9.10.2007

The Handmaid's Tale



From time to time, my mind returns to Margaret Atwood's The Handmaid's Tale. Have you ever read it? I can't even remember why I first did; it might have been on Maria's recommendation when we were both in college. I had never read more than a single poem of Atwood's at that time, so this was really my first encounter with her work.

Although the plot of the book is fascinating (and: right now: timely, prescient), what is actually hypnotic about it is the lyric way in which in the events of the narrative unfold. From the perspective of a woman whose name becomes "Offred," the hyper-religious military state of America is contrasted with fleeting memories of the time before, of an escape attempt gone wrong.

The chorus in the book: Nolite te bastardes carborundum. As I wrote to Peter on his Latin phrase post: it means, "Don't let the bastards grind you down." This, some now forgotten woman scrawled in a dark corner of Offred's room/cell.

The book became a movie, with the quality of a made-for-tv movie, although it does boast Adrian Quinn (hot), Faye Dunaway (cool), and Natasha Richardson (hot by lineage). The movie is not even close to capturing the book. It's hard for me to see cinema fail, or to think perhaps I could have done this better.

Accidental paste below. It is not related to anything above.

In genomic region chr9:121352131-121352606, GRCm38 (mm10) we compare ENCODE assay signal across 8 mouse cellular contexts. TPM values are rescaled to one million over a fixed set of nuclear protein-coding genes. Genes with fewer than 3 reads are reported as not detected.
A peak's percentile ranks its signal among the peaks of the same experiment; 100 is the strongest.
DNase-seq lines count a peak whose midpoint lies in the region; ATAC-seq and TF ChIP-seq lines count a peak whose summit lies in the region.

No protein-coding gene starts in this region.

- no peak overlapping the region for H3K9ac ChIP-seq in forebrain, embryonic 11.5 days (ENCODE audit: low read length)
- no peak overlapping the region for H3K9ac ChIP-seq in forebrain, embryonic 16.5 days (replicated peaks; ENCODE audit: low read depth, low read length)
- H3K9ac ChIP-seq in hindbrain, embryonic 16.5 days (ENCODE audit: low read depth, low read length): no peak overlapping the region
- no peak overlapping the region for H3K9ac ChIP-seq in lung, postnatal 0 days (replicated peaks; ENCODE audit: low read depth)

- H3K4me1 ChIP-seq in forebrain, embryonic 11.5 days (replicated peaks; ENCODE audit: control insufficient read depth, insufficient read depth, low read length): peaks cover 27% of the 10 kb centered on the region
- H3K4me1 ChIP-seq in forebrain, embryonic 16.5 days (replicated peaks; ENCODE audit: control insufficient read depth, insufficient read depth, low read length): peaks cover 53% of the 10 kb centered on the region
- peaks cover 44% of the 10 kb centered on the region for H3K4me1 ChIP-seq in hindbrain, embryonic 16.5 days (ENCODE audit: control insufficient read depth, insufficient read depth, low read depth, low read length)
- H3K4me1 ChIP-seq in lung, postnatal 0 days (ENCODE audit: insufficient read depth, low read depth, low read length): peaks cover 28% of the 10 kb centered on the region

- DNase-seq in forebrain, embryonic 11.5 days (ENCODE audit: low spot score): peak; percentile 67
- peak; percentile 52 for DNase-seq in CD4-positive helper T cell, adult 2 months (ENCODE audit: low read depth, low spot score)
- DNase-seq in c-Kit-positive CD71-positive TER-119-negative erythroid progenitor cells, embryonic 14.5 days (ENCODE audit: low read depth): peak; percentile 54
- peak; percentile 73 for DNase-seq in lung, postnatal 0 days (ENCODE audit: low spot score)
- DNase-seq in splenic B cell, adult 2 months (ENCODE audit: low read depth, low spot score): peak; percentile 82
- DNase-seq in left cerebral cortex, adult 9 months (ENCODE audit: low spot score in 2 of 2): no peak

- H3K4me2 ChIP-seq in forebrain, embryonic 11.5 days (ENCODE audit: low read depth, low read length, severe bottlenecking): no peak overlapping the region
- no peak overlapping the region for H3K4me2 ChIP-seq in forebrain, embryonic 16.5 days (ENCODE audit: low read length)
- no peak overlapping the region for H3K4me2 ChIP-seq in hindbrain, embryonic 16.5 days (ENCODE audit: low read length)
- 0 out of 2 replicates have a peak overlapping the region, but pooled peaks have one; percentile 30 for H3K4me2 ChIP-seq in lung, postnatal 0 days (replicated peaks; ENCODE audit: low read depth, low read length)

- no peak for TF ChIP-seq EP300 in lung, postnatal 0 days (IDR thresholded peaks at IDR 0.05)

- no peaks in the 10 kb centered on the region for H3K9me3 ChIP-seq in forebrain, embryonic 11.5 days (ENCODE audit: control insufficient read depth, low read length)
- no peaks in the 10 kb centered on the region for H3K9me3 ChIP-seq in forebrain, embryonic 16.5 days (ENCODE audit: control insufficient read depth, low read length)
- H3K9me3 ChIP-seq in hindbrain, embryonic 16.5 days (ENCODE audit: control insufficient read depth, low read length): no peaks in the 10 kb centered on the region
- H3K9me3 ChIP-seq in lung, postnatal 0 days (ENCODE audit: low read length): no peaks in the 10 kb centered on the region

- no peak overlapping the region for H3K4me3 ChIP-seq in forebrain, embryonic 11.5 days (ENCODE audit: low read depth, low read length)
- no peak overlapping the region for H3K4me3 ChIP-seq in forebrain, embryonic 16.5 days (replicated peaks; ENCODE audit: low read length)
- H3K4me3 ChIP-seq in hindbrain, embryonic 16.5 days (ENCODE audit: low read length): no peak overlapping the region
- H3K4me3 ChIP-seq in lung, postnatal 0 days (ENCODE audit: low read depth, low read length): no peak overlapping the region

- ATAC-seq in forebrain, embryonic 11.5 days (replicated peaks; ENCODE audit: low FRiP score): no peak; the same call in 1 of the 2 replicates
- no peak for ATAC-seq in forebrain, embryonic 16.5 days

If you haven't read it, now is the time to read it.

3 comments:

  1. i asked a certain canadian friend of mine what was the "Mockingbird" of Canadian lit and this canadian friend replied and told me to read this book.

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  2. It's a classic novel. I'm a huge Atwood fan. Her new collection of poetry, The Door, is out later this month. Can't wait for that. She's brilliant.

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  3. This was the first novel I read by Atwood-- I couldn't put it down.

    In an interview, Atwood said she made it a rule for the writing of the book that she would not put anything in it that human societies have not already done.

    I watched the interview on youtube. I'm going to look up the vids and post in your honor.

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